from The American Heritage® Dictionary of the English Language, 5th Edition.

  • noun A fraudulent brokerage operation in which orders to buy and sell are accepted but no executions take place. Instead, the operators expect to profit when customers close out their positions at a loss.
  • noun A business, such as a travel agency, that buys unsold tickets and resells them at a discount.

from The Century Dictionary.

  • noun An establishment conducted nominally for the transaction of a stock-exchange business, or a business of similar character, but really for the registration of bets or wagers, usually for small amounts, on the rise or fall of the prices of stocks, grain, oil, etc., there being no transfer or delivery of the stocks or commodities nominally dealt in.

from the GNU version of the Collaborative International Dictionary of English.

  • Slang, U.S. An office or a place where facilities are given for betting small sums on current prices of stocks, petroleum, etc.

from Wiktionary, Creative Commons Attribution/Share-Alike License.

  • noun finance, pejorative, obsolete A stockbroking firm which takes small orders from clients and takes them on its own account rather than actually transmitting them to the market. Prevalent in the US 1870s to 1920s; often setup as shop-fronts in the 1920s.
  • noun pejorative, finance A stockbroking firm which sells stock to clients when it has an undisclosed relationship with that company or its owners.
  • noun travel, dated a travel agency selling discounted airfares, usually in defiance of existing minimum fare arrangements. Now usually refers to any small cheap agency.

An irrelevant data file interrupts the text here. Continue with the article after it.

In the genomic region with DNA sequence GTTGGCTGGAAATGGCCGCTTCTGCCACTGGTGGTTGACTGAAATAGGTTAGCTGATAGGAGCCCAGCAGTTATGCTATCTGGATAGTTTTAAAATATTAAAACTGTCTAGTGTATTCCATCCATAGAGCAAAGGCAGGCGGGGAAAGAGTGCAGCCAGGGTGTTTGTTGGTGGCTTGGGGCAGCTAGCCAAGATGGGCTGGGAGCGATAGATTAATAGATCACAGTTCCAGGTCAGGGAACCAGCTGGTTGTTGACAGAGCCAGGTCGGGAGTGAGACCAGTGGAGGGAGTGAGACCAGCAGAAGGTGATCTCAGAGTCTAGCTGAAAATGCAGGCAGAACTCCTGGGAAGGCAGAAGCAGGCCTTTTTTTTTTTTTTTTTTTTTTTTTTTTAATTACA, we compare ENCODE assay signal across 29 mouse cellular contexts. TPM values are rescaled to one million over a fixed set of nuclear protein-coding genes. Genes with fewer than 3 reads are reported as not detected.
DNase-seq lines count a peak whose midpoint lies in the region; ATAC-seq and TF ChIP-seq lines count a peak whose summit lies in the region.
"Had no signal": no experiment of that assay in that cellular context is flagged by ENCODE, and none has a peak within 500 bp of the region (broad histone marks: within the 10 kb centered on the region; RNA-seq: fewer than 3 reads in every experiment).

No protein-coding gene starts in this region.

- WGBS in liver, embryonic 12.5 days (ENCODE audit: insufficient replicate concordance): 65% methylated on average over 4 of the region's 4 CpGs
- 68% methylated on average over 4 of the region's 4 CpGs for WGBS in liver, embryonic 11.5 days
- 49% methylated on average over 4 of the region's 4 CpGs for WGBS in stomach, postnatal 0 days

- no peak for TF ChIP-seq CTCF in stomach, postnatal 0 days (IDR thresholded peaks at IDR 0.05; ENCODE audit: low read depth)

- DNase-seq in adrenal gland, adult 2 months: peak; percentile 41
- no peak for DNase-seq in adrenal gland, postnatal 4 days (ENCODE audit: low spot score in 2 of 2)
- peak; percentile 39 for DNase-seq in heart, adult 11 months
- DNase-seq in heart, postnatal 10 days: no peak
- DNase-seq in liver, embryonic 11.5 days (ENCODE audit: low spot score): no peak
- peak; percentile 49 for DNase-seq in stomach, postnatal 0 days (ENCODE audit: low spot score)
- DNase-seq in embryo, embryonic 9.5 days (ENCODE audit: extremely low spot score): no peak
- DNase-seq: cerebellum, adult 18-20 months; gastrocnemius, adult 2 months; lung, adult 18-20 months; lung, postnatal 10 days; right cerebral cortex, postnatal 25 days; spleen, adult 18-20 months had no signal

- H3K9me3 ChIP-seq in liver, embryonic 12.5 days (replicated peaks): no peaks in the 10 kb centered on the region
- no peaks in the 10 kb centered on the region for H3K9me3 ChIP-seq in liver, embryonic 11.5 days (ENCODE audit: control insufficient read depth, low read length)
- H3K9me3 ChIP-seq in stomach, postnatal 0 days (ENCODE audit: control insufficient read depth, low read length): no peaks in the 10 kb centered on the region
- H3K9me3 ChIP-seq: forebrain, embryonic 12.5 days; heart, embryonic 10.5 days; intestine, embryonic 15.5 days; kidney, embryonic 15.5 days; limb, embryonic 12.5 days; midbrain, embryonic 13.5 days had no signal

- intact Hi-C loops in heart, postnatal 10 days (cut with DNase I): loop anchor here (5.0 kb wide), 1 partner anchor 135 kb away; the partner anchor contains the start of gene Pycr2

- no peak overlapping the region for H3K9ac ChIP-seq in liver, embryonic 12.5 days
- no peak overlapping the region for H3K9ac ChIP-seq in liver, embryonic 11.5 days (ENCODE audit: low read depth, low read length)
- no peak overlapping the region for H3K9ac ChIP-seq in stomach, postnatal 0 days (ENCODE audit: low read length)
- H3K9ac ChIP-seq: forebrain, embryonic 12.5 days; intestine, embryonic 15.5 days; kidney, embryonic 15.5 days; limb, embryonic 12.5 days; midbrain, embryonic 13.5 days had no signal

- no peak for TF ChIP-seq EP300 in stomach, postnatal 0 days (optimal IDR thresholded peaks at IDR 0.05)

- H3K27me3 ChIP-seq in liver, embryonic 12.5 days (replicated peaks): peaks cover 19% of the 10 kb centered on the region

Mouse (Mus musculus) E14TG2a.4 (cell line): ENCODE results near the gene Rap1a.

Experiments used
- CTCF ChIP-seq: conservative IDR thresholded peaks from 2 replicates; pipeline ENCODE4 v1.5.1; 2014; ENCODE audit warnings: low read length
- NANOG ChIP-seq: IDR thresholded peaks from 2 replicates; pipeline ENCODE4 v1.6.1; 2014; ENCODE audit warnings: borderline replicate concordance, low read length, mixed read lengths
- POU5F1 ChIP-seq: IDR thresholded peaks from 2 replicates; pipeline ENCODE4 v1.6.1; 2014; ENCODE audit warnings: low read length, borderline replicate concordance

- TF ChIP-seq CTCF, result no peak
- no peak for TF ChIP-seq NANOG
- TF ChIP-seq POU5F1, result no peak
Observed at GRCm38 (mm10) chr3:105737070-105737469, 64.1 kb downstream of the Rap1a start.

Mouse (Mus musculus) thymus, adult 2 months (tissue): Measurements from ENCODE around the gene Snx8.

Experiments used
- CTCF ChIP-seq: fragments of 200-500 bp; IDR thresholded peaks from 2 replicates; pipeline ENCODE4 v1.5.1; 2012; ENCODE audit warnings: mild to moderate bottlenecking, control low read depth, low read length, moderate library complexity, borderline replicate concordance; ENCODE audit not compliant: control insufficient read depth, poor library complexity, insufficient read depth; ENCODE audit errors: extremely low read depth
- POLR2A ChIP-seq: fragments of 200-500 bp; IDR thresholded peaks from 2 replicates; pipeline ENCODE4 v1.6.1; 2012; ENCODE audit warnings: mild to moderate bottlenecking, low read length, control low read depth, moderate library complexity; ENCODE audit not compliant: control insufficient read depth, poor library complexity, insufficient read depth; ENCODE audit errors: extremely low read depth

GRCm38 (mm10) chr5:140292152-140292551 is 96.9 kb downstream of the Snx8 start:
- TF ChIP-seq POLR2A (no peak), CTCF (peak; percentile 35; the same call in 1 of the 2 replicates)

• noun law a legal services firm selling heavily discounted legal services and documents made in large volume from boilerplate text and clauses, sometimes as a white labelled loss leader

from WordNet 3.0 Copyright 2006 by Princeton University. All rights reserved.

  • noun an unethical or overly aggressive brokerage firm
  • noun (formerly) a cheap saloon selling liquor by the bucket


from The American Heritage® Dictionary of the English Language, 4th Edition

[From bucket shop, a saloon selling small amounts of liquor in buckets, from its resemblance to the forerunner of such brokerage operations, which dealt in small units of stocks and commodities.]

from Wiktionary, Creative Commons Attribution/Share-Alike License

bucket + shop


    Sorry, no example sentences found.


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  • Slate: 'Lots of schemes are stock-market specific. There's the pump and dump, in which the perpetrator boosts the price of a stock through false or exaggerated statements, then sells his position at an artificially inflated level. And front-running, in which a broker buys himself shares of a stock right before his brokerage buys a much larger block of shares (or recommends the stock as a good prospect). In the jitney game, brokers trade a stock back and forth to give the impression that it's a hot commodity. Bucket shop is a common term for a brokerage that defrauds its customers, usually by selling worthless or highly speculative stocks that it wants to offload.'

    December 19, 2008